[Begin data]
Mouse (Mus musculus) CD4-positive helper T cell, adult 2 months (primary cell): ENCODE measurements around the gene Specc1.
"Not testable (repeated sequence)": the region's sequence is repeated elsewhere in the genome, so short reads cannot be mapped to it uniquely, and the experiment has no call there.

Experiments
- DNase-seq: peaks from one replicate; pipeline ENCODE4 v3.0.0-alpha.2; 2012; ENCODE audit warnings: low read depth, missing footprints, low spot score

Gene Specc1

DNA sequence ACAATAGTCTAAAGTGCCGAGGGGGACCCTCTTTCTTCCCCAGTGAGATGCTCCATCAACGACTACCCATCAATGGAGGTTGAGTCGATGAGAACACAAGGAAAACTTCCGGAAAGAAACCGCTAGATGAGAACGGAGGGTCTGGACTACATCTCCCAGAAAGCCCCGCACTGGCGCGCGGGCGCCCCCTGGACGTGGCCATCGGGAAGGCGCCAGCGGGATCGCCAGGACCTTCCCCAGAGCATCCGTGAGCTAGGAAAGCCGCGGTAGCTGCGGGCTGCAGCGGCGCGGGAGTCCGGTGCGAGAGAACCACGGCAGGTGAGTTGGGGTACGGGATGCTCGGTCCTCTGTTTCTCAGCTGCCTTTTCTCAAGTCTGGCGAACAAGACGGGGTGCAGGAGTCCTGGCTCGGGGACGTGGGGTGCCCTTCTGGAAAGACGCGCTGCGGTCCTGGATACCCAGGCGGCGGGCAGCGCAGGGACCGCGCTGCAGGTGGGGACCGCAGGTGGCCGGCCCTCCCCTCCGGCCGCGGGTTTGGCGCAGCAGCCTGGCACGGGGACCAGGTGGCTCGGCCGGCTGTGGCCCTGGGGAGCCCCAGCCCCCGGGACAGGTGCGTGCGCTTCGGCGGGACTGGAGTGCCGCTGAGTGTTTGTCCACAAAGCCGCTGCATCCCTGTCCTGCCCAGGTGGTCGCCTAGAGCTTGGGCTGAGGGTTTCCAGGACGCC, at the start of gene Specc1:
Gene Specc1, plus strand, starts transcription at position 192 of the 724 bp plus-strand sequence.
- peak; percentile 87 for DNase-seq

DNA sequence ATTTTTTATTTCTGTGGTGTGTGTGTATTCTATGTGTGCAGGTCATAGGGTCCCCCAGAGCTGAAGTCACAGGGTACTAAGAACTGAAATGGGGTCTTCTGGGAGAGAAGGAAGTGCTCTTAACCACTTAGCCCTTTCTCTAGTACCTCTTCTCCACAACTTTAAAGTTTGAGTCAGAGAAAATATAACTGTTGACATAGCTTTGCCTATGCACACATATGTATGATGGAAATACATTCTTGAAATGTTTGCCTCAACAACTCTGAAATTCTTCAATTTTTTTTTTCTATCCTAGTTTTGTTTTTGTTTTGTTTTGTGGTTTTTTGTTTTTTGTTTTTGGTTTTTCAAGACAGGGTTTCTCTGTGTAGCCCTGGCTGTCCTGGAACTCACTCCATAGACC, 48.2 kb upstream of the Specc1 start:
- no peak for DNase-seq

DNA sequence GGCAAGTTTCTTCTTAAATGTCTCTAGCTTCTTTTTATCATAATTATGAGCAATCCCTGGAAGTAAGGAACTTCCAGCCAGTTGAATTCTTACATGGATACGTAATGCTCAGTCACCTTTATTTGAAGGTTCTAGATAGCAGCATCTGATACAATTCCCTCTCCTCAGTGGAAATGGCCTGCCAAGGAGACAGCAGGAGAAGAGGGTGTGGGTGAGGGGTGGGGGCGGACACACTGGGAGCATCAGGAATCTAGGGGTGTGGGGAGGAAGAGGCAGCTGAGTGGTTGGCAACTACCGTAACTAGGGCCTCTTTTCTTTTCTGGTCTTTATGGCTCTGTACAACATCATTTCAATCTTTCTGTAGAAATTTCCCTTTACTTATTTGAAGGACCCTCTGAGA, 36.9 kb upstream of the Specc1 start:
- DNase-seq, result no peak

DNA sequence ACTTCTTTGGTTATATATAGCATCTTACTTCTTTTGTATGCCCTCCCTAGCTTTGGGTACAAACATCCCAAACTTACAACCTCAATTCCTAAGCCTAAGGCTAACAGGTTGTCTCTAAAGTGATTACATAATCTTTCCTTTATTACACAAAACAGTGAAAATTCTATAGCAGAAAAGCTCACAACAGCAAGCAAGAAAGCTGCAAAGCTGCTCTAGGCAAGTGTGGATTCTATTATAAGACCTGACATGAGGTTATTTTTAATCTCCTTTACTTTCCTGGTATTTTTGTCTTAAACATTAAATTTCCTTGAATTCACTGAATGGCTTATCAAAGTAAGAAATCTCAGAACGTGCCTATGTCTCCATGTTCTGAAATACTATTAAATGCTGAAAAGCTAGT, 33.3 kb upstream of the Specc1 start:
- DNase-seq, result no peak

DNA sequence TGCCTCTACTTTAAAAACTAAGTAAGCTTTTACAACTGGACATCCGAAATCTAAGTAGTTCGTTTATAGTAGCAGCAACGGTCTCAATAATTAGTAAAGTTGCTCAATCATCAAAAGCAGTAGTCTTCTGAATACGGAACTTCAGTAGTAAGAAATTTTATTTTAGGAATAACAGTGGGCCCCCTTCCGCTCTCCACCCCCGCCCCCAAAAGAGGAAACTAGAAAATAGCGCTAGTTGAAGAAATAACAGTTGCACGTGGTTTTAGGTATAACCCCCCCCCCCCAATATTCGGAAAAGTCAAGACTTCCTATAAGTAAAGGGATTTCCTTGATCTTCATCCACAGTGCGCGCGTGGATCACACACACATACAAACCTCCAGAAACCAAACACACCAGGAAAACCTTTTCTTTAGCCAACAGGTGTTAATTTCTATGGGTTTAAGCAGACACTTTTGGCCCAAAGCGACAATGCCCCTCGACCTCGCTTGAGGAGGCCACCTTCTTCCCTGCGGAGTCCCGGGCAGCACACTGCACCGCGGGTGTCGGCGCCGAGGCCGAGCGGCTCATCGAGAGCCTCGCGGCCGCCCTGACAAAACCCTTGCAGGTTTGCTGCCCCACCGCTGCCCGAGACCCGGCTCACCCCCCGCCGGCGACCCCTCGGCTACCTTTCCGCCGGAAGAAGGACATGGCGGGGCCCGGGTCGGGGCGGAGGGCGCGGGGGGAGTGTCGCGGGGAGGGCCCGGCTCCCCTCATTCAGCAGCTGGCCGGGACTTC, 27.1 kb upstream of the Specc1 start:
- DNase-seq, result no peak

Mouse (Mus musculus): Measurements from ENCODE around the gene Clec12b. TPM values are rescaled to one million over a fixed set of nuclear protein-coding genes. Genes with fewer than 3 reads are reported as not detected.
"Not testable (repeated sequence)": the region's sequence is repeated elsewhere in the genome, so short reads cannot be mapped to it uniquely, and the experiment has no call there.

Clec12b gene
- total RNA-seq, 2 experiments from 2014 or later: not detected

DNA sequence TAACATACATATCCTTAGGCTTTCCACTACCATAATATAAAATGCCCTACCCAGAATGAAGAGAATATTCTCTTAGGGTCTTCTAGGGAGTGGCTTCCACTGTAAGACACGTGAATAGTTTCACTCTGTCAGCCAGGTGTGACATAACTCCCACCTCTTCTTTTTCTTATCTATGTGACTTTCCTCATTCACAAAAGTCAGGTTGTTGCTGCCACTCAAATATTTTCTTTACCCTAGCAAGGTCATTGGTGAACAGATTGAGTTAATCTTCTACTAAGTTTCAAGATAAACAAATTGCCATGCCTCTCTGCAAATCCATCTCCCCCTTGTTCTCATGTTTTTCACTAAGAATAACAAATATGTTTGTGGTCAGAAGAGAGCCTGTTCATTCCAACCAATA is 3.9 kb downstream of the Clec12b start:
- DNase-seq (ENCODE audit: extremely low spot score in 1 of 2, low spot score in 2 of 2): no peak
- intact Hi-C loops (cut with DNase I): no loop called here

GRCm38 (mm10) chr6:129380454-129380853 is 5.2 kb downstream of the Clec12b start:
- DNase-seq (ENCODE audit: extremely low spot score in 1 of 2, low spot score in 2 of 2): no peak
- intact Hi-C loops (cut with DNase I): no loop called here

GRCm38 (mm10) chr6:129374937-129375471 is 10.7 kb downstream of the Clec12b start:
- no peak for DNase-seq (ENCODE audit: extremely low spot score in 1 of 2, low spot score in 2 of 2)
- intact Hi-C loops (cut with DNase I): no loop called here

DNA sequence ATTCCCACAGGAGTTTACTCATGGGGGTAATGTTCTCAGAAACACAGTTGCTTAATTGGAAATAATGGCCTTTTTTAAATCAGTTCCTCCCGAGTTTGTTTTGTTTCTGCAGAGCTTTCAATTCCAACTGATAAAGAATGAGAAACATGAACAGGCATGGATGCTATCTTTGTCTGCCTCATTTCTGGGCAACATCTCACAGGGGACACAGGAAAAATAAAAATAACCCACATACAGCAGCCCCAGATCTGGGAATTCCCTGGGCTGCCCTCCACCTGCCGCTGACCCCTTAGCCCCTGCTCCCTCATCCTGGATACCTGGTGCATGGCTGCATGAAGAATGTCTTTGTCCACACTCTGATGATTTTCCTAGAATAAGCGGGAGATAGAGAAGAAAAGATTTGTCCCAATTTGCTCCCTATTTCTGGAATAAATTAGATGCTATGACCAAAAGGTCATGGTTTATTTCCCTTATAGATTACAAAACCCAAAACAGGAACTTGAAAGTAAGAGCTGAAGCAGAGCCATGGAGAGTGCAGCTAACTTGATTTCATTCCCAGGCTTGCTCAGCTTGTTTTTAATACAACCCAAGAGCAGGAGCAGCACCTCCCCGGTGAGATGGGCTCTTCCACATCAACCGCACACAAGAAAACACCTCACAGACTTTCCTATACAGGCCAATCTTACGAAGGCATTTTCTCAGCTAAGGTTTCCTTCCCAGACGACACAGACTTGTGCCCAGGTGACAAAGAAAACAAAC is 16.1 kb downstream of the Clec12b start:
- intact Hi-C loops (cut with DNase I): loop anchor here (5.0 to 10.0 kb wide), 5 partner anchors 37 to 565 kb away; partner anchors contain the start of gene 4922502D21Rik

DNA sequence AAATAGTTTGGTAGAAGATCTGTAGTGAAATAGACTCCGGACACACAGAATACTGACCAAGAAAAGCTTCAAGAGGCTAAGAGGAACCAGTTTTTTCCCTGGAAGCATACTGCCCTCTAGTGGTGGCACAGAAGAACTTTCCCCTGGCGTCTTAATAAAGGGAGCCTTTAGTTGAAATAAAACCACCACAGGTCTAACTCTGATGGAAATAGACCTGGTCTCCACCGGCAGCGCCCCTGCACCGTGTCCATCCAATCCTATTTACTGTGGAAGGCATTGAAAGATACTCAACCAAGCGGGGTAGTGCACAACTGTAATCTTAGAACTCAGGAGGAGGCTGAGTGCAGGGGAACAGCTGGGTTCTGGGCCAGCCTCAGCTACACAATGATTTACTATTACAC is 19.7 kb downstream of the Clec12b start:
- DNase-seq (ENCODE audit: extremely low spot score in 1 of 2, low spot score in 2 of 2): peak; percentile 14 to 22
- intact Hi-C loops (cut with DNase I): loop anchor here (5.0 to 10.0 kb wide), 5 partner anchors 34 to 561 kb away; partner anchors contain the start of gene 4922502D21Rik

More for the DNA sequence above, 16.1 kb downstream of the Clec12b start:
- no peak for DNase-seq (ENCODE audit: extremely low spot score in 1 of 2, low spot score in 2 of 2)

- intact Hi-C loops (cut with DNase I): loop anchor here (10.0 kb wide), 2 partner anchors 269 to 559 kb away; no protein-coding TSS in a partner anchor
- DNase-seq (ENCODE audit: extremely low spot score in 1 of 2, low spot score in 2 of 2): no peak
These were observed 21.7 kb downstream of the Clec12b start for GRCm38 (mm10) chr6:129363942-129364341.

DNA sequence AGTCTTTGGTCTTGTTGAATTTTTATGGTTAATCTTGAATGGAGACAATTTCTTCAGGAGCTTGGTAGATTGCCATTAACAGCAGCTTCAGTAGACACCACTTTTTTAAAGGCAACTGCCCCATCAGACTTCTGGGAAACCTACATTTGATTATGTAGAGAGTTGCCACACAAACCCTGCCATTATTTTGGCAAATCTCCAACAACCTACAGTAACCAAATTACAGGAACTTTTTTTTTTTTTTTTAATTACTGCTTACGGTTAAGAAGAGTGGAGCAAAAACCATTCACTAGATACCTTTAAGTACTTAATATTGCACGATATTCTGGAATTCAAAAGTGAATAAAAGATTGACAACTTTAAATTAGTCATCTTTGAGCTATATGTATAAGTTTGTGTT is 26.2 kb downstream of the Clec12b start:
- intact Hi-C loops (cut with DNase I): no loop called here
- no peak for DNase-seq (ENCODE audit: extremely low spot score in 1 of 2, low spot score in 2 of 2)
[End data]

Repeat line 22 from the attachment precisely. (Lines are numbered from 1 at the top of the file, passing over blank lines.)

- DNase-seq (ENCODE audit: extremely low spot score in 1 of 2, low spot score in 2 of 2): no peak